FALCO PERIGRINUS,OUR PHOTOGRAPHER DID A GOOD JOB AGAINST ALMOST IMPOSSIBLE ODDS TO GET THESE PICS.A SECOND BIRD WHIZZED UP JUST IN FRONT OF US AND TURNED AND DIVED DOWN THE CLIFF,ALL OVER IN A FLASH!
TRACK OF WW2 GUN RAILWAY(THEY USED DIESEL SHUNTERS TO AVOID SMOKE)
THE SEARCHLIGHT POSITION LOOKING TOWARDS DOVER DOCKS (EASTERN)
A WRECK ON THE SEA BED AT LOW ISH TIDE
A BEACHCOMBER WHO SHOULD REALLY KNOW BETTER
FINDING OUR WAY TO THE SECRET STEPS DOWN TO THE BEACH
ST MARGARETS BAY IS REALLY QUITE NICE WITH A LITTLE TEA HUT THAT SERVES EXCELLENT CHIPS AND HAS TWO NICE LADIES IN CHARGE
SOME NICE OLD HOUSES IN THE VILLAGE,SOME OF THEM 250 YEARS OLD
WHERE THE RAIL TRACK CROSSED THE ROAD TO ST MARGARETS A PICE OF RAIL LINE USED AS A FENCE POST ( A DEAD GIVEAWAY)
THE BUSTLING DOCKS WITH IMMIGRANTS WHO HAVE PASSED THROUGH FRANCE TO GET TO THIS STONE SET IN A SILVER SEA ,THIS ENGLAND .
1280 x 1024 hi res
THIS SHOWS(AFTER A FASHION)THE RAIL NETWORK TRACES AFTER WW2 OF THE LARGE GUNS ON DOVER CLIFF.LOOK AT CROP MARKS AND TREE AND HEDGE LINES.THE NETWORK WAS MUCH MORE EXTENSIVE THAN SHOWN
ALSO DOWN ON LANGDON BEACH AT THE FOOT OF THE CLIFFS IA A SEARCHLIGHT BATTERY POSITION
DOVER LANGDON BEACH>
Well,we Rv'd at the Caff by the Coastguard station and then set off up the valley to the farm at Guston,by the barracks.Over the A2 and on to the downs where we traced the route of the railway guns and i traced the route of a rabbit hole nearly breaking my leg.
We set off across the well marked path after the farm and after a couple of miles came to St Margarets village.We thought we would explore down on the beach this time and it was worth a visit.After our coffee break ,we set off up the Saxon shore Way to the South Foreland Lighthouse (Closed)and then along the famous cliff top.I,being ex Royal Observer Corps,was the first to spot a bird of prey and thought it was a sparrowhawk,but my comrades after binocular examination,decided it was a Perigrine Falcon and lo and behold there was a second one flying over the cliffs.We went down on to the beach via the tortuous path (the brave ones of us)
and then returned and made our way back to the car park.
Roast Beef Yorkshire Pudding Jersey potatoes,peas Carrots and Broccoli,and a glass of wine.
now I am ready to sleep
6 of us 9 miles 4.5 hours lots af argy-bargy
Saturday, May 30, 2009
Monday, May 25, 2009
THE VILLAGE SQUARE AT THE HAM ON THE RIVER LEN (LENHAM)the shop on the left sells enormous sausage rolls
ABOVE IS THE ANCIENT TRACKWAY FROM STONE HENGE TO DOVER
IT DOESN'T LOOK MUCH DOES IT ?ITS ON THE CREST TO AVOID BOGGY BITS
A QUITE NICE STILE ,AND DRY.SOME TODAY WERE VERY SLIPPERY
THE POSSIBLE LOCATION FOR THE AIRFILED (NO TREES AFTER 90 ODD YEARS)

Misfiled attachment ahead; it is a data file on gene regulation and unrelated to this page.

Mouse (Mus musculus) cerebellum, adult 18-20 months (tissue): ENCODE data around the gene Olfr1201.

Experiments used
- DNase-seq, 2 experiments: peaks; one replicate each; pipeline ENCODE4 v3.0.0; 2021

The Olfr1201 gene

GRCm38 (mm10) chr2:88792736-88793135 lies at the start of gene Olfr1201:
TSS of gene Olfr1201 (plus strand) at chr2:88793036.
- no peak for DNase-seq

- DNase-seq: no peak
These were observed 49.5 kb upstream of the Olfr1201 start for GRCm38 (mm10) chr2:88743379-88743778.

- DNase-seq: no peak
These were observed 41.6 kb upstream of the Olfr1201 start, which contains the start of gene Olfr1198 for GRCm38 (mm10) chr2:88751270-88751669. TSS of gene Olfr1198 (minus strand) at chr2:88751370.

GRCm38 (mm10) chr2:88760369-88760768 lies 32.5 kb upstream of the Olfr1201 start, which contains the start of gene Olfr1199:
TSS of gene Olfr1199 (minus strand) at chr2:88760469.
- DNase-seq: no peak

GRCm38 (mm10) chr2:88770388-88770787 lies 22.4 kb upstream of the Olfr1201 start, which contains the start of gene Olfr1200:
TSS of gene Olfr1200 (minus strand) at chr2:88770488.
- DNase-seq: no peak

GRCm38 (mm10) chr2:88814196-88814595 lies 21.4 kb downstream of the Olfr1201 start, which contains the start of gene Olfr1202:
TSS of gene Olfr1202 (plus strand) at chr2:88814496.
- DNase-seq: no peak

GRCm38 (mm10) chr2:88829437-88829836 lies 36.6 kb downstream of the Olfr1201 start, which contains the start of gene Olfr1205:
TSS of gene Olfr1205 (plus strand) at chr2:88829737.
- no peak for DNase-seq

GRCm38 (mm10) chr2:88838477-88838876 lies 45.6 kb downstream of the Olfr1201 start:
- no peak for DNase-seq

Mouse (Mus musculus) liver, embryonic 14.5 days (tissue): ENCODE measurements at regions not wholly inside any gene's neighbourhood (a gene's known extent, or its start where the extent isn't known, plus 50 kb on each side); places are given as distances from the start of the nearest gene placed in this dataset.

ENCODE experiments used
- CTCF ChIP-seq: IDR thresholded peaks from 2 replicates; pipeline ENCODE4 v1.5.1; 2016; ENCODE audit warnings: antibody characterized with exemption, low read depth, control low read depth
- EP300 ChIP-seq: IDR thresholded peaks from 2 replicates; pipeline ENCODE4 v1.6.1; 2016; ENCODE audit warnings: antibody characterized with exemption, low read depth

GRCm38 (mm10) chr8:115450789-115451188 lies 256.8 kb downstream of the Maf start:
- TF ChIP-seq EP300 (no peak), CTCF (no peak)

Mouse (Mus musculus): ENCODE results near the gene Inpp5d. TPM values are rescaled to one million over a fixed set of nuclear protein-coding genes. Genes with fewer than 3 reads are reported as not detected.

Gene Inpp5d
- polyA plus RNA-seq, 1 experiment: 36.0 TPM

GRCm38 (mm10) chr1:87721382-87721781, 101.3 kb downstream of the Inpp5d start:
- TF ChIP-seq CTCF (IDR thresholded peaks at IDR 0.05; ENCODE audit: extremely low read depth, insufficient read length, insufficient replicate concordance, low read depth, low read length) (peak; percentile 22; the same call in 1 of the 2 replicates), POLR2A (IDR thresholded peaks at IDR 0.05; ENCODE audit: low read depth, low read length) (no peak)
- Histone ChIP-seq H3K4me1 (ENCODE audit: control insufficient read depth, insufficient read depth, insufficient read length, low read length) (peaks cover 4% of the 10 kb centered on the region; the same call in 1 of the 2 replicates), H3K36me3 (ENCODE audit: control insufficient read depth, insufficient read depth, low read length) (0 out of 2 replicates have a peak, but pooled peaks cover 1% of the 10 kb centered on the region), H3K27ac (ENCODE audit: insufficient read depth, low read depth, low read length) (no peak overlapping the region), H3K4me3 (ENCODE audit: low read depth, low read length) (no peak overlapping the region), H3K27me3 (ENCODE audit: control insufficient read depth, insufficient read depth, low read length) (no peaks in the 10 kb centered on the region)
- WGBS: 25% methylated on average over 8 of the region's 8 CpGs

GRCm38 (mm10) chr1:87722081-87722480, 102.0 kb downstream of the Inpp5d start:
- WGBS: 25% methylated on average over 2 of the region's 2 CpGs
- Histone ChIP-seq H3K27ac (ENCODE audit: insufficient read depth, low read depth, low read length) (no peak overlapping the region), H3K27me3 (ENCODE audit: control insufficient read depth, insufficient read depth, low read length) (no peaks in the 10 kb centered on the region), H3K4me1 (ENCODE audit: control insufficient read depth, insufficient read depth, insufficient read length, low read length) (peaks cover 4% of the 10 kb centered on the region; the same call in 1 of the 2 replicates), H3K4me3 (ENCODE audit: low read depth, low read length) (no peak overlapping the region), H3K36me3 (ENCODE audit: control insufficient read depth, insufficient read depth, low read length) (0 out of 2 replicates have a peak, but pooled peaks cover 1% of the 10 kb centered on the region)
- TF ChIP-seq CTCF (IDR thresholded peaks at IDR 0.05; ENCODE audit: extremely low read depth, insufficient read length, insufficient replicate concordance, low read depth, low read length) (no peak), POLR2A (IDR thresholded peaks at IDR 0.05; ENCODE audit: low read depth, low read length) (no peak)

THE NEW NATURE RESERVE
THIS IS ME COGITATING,AND BEING STARTLED BY THE CAMERA FLASH
This almost looks like an oil painting,apart from the idiot in the woods spoiling it.
The man that shot it down looking very pleased with himself (and so he should)
A grave marker for two of the German/Prussian crew
A picture of the shot-down/crash landed Gotha bomber on the hilltop
What? I hear you ask-what airfield?
WW1 as an airfield to intercept Zepplins and later Gothas(my family bombed by latter in Albany Rd London)
one Gotha crash landed on the flarepath there late in the war
in WW2 was a "starfish"site (QF)a dummy airfiled with oil fires and moving lights to attract bombs.
the picture shows interesting crop marks .
The RV was Lenham village car park,for which ,directions had been sent(and ignored as usual)
Stopping briefly for a sausage roll at the excellent bakers in the village square,we crossed th A20 trunk road and went through the crops up to the NDW at the crest of the hill.We soon crossed the Ancient Trackway which dates back over 5,000 years (see picture)and was a trade route
to the west of England.We the crossed the site of the Airfiled mentioned above and the Decoy site (WW2)although no sign remains of it.(maybe the nissen huts at Little Pivington Farm may be from there )then on toPayden street and OakenPole wood ,then east of Warren Street Water Tower,down waterditch lane to the NDW and then back to lenham
It was raining fit to sting your face,and we all had to put our waterproofs on,and discuss the inability of gentlemen of a certain age ,to do this without falling over.
We passed several Dene Holes (flint mines) and the flints here were of the honey coloured type and large ,and were sought after by the knuckle-draggers,for their workability (see British Museum)
Some pix later when the film comes back from the chemist
7 miles and 6 of us (yes its only 7-- I can't make it any more chaps!)